self-limiting

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self-lim·it·ing

(sĕlf-lĭm′ĭ-tĭng)
adj.
1. Limiting oneself or itself.
2. Self-limited.

self′-lim′i·ta′tion (-tā′shən) n.
American Heritage® Dictionary of the English Language, Fifth Edition. Copyright © 2016 by Houghton Mifflin Harcourt Publishing Company. Published by Houghton Mifflin Harcourt Publishing Company. All rights reserved.

self′-lim′iting



adj.
1. limiting oneself or itself.
2. Also, self′-lim′ited. (of a disease) running a definite and limited course.
[1860–65]
self′-limita′tion, n.
Random House Kernerman Webster's College Dictionary, © 2010 K Dictionaries Ltd. Copyright 2005, 1997, 1991 by Random House, Inc. All rights reserved.
References in periodicals archive ?
International law, and the correlative obligations among nations created thereunder, are no less the outcome of the exercise of consensual self-limitation by individual states.
Yet for Hammershoi, sticking to one colour was not wilful self-limitation. In his nudes (to which the show dedicates a room) the complexity of his subdued palette reveals itself.
These Jewish prisoners were, according to Solzhenitsyn in chapter 20 of Two Hundred Years Together, the noblest embodiments of the "path of self-limitation" that Solzhenitsyn saw as an option even in the hellish world of Soviet forced-labor camps.
His only self-limitation, apparently, is plausible deniability -- a moral framework that seems to be based on old episodes of "The Sopranos." This is narcissism that has slipped its leash, roaming wherever it wishes across the wide world, and in our heads.
The vision of this dependence generates the self-limitation of the I, namely, what Fichte calls Selbstvernichtung (literally: self-annihilation), which is paradoxically the necessary condition to access one's individual vocation or Bestimmung.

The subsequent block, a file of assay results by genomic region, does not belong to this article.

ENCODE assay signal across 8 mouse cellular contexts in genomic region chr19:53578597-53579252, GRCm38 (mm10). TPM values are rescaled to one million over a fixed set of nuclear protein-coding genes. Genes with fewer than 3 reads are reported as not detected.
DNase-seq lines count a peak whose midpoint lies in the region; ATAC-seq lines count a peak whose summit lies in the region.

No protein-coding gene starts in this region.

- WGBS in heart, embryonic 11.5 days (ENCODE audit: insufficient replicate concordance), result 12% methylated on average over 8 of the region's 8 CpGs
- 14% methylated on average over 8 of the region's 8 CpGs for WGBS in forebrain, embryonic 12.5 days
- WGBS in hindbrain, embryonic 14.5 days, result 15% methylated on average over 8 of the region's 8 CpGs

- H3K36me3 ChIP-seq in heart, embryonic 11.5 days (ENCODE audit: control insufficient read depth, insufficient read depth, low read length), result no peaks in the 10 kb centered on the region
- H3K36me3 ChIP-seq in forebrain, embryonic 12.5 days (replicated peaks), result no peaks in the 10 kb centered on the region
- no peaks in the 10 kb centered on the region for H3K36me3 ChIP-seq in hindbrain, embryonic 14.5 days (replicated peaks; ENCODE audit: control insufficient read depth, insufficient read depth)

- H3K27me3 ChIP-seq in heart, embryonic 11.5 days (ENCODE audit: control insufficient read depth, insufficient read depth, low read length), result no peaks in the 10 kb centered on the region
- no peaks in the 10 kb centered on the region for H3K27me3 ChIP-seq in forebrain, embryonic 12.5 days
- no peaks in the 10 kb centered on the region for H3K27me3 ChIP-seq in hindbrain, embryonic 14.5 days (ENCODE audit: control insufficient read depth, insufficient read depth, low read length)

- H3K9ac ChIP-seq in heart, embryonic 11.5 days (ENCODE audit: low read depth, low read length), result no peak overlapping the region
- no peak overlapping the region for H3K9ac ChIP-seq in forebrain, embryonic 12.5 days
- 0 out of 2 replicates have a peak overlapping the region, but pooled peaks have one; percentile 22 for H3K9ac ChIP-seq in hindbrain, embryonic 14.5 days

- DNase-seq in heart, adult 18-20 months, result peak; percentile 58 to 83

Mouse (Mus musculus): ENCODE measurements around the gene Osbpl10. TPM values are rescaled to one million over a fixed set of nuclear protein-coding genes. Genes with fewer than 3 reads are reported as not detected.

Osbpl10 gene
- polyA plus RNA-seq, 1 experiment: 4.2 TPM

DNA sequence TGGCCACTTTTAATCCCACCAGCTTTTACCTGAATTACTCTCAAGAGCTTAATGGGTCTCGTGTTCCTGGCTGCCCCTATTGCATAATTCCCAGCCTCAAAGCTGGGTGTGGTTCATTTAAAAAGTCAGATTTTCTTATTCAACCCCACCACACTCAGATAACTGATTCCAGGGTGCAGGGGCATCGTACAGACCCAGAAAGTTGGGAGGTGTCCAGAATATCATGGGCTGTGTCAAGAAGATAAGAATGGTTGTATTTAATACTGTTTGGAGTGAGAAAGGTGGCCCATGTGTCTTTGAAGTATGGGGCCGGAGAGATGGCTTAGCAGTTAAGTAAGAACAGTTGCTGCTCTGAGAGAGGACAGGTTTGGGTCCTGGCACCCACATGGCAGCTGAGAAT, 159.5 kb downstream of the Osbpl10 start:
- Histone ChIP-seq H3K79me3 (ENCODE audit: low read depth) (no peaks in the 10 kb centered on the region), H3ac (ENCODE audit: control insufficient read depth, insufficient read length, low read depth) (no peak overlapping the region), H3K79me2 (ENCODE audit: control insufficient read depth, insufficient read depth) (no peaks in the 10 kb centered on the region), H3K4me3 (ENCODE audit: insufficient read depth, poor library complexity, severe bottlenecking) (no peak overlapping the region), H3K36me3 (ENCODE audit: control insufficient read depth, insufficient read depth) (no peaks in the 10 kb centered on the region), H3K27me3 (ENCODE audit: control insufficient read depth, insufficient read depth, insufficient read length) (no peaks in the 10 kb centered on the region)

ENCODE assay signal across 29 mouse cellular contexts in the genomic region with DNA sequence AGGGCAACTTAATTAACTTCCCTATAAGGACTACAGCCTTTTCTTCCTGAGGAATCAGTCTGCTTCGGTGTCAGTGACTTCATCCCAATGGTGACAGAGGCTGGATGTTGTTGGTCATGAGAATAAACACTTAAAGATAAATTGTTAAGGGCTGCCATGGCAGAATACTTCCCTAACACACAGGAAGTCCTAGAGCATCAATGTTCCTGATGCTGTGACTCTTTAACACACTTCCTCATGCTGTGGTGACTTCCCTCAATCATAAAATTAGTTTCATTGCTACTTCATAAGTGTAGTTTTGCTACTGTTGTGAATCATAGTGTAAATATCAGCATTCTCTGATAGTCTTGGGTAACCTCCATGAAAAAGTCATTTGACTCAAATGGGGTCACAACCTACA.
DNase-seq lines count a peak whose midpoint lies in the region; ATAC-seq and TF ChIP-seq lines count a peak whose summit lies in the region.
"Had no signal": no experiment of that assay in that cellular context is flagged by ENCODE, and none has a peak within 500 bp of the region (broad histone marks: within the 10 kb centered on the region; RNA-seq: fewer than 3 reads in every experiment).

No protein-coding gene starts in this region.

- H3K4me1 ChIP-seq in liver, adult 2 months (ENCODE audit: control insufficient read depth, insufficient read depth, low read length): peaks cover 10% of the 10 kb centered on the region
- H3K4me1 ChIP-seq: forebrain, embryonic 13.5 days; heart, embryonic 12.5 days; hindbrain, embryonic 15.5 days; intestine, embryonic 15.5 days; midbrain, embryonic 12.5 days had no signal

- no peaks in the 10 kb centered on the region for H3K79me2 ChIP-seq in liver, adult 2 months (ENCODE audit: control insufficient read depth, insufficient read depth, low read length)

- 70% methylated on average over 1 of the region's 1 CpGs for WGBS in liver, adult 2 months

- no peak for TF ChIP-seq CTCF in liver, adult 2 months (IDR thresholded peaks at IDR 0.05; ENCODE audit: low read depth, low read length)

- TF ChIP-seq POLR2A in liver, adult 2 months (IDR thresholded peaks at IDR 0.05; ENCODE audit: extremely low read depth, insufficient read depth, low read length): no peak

In a curious move, the District Court granted the motion for amended findings by adding the following finding: [Husband] has continually acted in bad faith regarding the disclosure of requested documentation, his delayed payment of spousal maintenance, and his self-limitation of income by refusal to document efforts made to seek employment outside of his former field of work.
God's intentional self-limitation in creation, and later in incarnation, makes possible life that can be received and freely returned by grace to a right relationship with the Creator.
(13) the variances of the "post-communist coding of the institutions of self-exclusion and self-limitation of the carrier's liability";
The cottage embodies the opposing idea of perfect contentment through self-limitation. Its repetition throughout Faust links different kinds of contexts and, in so doing, develops the play's argument by continually shedding new light on its basic ideas.
It trains us in self-doubt and self-limitation just as it exercises men's unsupported overconfidence."
As Swift indicates, the loose set of ideas that falls under the rubric of degrowth connects with the socialist tradition via some of that tradition's more heterodox representatives, William Morris and Andre Gorz, for example, both of whom rejected the cornucopian assumptions underlying the classical socialist vision in favour of a belief in sufficiency and the self-limitation of needs; and both of whom also stood out from the socialist tradition in their emphasis on the ends of work: not simply how much is produced and by whom and under what conditions, but also what is produced and why.
self-limitation cannot support the conclusion that the Church of Humans